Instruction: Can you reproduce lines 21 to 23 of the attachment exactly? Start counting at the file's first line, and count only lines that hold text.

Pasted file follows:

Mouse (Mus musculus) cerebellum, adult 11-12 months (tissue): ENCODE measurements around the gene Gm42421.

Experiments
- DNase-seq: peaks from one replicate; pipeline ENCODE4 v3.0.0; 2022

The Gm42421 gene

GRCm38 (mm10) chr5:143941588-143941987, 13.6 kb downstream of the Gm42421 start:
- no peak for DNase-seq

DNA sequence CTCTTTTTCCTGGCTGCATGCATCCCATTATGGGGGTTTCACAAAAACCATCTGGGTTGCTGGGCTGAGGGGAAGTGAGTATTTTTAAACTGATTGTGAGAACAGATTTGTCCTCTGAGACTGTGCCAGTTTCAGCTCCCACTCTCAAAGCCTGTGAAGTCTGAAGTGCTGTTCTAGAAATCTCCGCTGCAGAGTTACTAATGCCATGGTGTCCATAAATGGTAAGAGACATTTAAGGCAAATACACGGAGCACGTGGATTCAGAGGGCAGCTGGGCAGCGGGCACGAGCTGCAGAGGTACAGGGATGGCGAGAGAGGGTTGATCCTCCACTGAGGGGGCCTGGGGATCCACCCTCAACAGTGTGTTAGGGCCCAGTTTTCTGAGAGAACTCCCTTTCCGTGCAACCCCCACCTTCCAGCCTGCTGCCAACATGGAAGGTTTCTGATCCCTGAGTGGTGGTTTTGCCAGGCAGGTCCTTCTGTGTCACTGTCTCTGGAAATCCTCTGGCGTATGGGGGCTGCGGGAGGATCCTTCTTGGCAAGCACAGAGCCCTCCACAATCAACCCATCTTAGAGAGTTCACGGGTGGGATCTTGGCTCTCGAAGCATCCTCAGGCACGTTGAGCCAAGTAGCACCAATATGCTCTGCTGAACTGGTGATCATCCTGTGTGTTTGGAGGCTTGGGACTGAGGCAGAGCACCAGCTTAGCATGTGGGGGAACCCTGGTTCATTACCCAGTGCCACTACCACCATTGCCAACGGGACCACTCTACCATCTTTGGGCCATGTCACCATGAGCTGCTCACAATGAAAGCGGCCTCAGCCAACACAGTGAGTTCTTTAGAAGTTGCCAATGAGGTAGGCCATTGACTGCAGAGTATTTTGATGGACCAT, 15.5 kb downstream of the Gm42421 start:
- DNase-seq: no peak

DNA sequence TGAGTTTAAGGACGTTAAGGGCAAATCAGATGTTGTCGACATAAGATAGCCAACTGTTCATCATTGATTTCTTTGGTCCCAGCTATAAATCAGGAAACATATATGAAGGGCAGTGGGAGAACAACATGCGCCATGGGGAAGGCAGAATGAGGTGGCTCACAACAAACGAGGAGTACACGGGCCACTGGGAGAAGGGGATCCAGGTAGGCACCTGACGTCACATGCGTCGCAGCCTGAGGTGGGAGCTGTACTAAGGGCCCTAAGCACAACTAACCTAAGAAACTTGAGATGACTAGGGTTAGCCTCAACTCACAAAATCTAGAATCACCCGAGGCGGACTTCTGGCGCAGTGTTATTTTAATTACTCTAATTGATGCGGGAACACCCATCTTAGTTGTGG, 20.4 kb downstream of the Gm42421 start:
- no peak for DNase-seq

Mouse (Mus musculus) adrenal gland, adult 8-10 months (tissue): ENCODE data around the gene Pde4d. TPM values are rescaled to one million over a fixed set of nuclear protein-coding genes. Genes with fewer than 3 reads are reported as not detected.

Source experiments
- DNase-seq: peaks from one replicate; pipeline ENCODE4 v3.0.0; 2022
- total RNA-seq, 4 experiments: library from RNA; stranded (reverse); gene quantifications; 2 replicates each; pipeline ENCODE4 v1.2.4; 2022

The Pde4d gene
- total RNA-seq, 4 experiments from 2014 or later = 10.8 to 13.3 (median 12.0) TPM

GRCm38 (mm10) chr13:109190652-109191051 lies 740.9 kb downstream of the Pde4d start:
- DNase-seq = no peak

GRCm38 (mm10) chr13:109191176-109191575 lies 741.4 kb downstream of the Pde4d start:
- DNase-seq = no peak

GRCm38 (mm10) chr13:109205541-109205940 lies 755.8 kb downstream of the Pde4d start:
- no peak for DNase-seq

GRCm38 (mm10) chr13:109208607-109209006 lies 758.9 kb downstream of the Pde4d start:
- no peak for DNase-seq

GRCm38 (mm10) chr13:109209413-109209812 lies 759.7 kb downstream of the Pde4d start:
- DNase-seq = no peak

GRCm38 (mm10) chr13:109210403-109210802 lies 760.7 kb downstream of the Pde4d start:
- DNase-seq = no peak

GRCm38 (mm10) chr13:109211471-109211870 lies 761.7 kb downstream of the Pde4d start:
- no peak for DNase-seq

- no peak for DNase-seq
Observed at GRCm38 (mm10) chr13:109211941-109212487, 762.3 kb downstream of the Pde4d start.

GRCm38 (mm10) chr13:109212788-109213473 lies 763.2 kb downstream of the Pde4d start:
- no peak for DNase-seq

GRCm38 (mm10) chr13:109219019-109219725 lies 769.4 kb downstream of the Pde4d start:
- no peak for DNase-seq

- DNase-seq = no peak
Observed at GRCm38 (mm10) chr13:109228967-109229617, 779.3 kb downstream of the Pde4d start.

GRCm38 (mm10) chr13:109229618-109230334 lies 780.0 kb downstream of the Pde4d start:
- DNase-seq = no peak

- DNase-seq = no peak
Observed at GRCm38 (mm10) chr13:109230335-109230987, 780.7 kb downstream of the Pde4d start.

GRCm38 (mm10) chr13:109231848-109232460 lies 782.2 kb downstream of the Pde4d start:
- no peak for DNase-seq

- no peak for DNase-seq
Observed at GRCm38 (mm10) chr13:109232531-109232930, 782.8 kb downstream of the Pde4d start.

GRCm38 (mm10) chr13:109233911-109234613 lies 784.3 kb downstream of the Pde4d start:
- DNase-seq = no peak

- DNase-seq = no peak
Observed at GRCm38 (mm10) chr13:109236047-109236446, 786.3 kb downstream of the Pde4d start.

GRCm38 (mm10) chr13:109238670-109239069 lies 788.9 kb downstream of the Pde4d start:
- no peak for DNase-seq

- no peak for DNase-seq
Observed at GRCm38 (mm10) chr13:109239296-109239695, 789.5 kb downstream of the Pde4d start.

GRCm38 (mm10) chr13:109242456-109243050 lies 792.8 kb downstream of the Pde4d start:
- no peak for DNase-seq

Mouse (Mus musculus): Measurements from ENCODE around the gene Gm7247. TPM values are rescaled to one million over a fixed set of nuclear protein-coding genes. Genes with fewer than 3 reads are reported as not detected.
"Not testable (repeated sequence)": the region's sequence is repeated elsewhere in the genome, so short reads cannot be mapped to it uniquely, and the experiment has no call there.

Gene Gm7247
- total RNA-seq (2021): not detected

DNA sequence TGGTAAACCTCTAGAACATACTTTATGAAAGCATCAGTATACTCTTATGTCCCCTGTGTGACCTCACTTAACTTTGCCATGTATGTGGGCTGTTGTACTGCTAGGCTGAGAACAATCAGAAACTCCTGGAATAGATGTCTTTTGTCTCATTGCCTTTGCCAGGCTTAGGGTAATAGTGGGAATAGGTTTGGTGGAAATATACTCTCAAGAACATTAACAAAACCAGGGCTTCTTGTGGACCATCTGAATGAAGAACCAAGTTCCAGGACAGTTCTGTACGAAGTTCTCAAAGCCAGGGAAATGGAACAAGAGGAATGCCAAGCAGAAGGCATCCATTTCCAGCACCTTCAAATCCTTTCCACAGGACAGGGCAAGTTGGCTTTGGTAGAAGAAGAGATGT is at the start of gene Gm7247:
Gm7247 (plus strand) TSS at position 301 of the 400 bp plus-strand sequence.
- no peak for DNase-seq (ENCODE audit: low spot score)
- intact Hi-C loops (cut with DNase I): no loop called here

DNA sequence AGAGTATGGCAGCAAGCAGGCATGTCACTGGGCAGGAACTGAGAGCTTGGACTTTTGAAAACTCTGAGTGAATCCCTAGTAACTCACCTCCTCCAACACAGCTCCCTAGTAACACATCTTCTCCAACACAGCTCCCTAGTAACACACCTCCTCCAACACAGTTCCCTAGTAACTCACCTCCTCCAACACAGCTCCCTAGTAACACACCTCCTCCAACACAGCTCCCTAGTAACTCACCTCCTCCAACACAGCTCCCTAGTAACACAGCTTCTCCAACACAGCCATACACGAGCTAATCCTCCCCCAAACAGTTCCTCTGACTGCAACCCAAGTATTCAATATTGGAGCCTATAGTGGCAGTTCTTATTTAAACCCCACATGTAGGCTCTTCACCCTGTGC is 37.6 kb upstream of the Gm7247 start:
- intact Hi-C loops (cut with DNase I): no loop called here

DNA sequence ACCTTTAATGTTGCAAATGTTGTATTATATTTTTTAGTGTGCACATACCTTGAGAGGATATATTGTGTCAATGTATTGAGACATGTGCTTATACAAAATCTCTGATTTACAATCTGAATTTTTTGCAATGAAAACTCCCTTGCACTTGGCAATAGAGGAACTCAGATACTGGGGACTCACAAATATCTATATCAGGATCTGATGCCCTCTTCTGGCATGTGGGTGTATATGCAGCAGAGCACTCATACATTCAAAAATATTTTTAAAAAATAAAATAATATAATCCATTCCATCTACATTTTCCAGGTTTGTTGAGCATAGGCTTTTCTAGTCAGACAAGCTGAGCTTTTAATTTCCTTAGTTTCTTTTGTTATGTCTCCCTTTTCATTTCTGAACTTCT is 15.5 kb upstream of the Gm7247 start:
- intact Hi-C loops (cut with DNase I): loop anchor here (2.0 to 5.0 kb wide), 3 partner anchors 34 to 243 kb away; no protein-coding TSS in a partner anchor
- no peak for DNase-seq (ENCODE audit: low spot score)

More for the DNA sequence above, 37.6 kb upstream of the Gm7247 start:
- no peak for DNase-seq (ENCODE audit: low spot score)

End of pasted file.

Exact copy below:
GRCm38 (mm10) chr13:109205541-109205940 lies 755.8 kb downstream of the Pde4d start:
- no peak for DNase-seq

GRCm38 (mm10) chr13:109208607-109209006 lies 758.9 kb downstream of the Pde4d start: